$6M in taxpayer dollars for N.S. effluent plant stinks, says opponent
'It's a conflict of interest, a direct conflict of interest,' says fishermen's association president
Nova Scotia taxpayers have contributed $6 million toward design work and engineering studies for a new wastewater treatment plant that will handle effluent discharged from the Northern Pulp paper mill in Pictou County.
Those against the plan to dump what comes out of the facility into the Northumberland Strait are not happy the province is picking up part of the cost.
"It's a conflict of interest. A direct conflict of interest," said Ronnie Heighton, a lobster fisherman and president of the Northumberland Fishermen's Association.
Heighton said it isn't right for the Liberal government to pay for part of the treatment facility when it is also in charge of conducting an environmental assessment of the project.
He and other opponents are worried over the effluent's impact on the environment.
"It's going to smother the bottom. There will be no fish living. It'll just be a dead zone in the Northumberland Strait," Heighton said.
The plant will replace the existing, government-owned Boat Harbour effluent treatment facility, which the province has promised to close by Jan. 31, 2020.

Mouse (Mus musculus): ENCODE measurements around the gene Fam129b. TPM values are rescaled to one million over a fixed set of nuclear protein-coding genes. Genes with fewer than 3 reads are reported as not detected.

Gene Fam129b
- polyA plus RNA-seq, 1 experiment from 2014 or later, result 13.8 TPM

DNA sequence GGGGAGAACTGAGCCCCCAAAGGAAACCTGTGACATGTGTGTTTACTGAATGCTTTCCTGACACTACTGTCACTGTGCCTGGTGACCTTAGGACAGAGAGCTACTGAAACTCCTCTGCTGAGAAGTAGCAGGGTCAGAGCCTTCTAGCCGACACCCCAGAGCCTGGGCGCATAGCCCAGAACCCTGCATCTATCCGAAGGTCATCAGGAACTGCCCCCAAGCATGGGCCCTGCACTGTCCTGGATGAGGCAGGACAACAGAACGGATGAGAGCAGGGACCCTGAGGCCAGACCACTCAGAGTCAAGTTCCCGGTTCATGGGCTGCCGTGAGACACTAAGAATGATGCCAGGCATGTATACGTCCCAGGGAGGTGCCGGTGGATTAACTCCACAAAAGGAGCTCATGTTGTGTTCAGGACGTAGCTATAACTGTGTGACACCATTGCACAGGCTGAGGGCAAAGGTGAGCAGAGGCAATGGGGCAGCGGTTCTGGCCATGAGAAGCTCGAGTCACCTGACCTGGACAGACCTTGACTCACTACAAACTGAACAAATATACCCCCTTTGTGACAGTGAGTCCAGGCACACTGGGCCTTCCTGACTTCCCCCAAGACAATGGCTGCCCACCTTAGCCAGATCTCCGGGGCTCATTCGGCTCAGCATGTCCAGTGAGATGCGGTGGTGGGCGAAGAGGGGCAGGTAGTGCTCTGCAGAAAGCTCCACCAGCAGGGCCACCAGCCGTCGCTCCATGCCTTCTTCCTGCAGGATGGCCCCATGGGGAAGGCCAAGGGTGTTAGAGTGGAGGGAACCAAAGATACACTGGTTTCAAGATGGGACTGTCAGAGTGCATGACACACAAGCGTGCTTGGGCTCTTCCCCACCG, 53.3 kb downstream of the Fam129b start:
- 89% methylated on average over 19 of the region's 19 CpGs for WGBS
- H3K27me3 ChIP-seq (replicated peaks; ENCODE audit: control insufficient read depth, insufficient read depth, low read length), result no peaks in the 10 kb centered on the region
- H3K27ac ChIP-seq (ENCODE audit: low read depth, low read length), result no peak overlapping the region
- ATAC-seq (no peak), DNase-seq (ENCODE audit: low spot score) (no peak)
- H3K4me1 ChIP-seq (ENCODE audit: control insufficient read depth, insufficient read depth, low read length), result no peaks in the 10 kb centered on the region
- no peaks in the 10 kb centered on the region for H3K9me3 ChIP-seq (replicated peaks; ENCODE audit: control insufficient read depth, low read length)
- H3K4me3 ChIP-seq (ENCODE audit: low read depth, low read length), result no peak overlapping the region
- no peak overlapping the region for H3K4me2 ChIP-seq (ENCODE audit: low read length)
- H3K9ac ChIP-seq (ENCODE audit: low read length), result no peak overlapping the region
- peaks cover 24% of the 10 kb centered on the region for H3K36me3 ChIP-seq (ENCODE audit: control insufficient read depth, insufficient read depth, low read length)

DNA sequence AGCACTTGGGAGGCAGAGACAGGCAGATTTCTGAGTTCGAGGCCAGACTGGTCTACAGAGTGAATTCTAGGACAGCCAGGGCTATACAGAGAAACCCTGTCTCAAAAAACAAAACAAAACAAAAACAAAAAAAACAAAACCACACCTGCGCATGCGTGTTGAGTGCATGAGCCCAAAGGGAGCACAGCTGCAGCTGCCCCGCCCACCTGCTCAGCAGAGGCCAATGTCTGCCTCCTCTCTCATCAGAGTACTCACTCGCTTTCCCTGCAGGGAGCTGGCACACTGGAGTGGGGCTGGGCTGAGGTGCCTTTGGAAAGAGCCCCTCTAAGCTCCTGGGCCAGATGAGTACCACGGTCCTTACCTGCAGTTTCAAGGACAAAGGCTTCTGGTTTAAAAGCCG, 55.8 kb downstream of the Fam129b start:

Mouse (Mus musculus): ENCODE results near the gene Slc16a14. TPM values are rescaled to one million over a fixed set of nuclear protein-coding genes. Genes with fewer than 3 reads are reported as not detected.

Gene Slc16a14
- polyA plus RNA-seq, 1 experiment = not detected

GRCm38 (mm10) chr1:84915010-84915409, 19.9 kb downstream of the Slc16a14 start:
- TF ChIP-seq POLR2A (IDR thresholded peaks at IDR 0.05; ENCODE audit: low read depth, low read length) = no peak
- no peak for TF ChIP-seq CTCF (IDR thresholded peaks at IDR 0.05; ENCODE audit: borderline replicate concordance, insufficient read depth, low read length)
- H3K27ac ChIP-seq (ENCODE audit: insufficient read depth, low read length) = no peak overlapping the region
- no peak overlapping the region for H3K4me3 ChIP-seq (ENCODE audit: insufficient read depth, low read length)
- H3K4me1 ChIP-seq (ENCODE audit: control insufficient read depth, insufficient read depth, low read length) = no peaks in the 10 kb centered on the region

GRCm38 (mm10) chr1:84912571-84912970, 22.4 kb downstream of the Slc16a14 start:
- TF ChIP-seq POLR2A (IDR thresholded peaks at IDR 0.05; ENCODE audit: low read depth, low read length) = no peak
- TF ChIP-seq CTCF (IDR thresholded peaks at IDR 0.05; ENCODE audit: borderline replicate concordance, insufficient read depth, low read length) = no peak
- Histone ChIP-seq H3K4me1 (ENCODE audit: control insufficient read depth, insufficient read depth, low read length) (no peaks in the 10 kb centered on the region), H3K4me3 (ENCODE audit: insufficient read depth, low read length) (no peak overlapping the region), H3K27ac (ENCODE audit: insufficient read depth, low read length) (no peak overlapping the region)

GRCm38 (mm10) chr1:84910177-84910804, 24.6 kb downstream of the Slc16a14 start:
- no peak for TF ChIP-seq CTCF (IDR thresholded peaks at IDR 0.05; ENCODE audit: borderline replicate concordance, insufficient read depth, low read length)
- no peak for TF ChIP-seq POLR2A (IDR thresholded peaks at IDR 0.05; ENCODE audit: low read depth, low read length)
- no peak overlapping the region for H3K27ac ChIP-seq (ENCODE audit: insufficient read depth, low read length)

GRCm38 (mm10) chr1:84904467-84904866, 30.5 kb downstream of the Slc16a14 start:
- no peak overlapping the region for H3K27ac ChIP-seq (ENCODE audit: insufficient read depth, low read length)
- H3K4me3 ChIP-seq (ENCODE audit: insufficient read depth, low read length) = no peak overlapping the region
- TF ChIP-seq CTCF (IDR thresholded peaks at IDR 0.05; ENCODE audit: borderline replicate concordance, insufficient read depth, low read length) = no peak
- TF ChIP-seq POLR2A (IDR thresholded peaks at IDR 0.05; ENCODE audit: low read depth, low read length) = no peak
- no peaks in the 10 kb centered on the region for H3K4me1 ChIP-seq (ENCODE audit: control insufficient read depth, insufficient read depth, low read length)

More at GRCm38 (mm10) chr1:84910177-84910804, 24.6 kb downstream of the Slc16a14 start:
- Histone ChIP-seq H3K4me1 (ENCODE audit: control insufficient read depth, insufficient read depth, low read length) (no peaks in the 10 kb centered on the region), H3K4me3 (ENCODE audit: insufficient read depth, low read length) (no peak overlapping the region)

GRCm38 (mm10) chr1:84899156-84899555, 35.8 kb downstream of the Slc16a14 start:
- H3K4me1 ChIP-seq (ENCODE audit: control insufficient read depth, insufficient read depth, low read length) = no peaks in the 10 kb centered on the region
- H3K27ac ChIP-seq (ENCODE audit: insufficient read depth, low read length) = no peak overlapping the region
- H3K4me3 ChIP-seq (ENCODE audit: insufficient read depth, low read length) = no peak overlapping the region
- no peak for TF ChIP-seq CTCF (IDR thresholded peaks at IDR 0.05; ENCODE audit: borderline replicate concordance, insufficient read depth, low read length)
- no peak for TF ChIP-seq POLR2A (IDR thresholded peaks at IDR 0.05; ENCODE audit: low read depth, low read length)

The province said it needs to contribute taxpayer money toward the new plant because it's in a lease agreement with Northern Pulp. Under the Boat Harbour Act, the existing plant must be closed 10 years before the lease ends.
"The contribution allows negotiations with Northern Pulp to continue and will be credited toward any future agreement," said Marla MacInnis, a spokesperson for the provincial Department of Transportation and Infrastructure Renewal.
The $6-million figure "is part of a larger discussion with Northern Pulp which is yet to be concluded."
MacInnis said the department is working "to find a solution which ensures an environmentally friendly and economically sustainable future" for Pictou Landing First Nation, the Pictou area, Northern Pulp and others.
Heighton, however, thinks the federal government should be in charge of the environmental assessment — not the province.
"We can't trust the provincial government," Heighton said. "This has to go to the feds. At least they'll be somewhat independent."
A spokesperson for Northern Pulp told CBC negotiations are ongoing between the company and the province and that the final cost of the effluent treatment plant has yet to be determined.
There is also no deal on who will pay for it or own it once it's built.
with files from Jean Laroche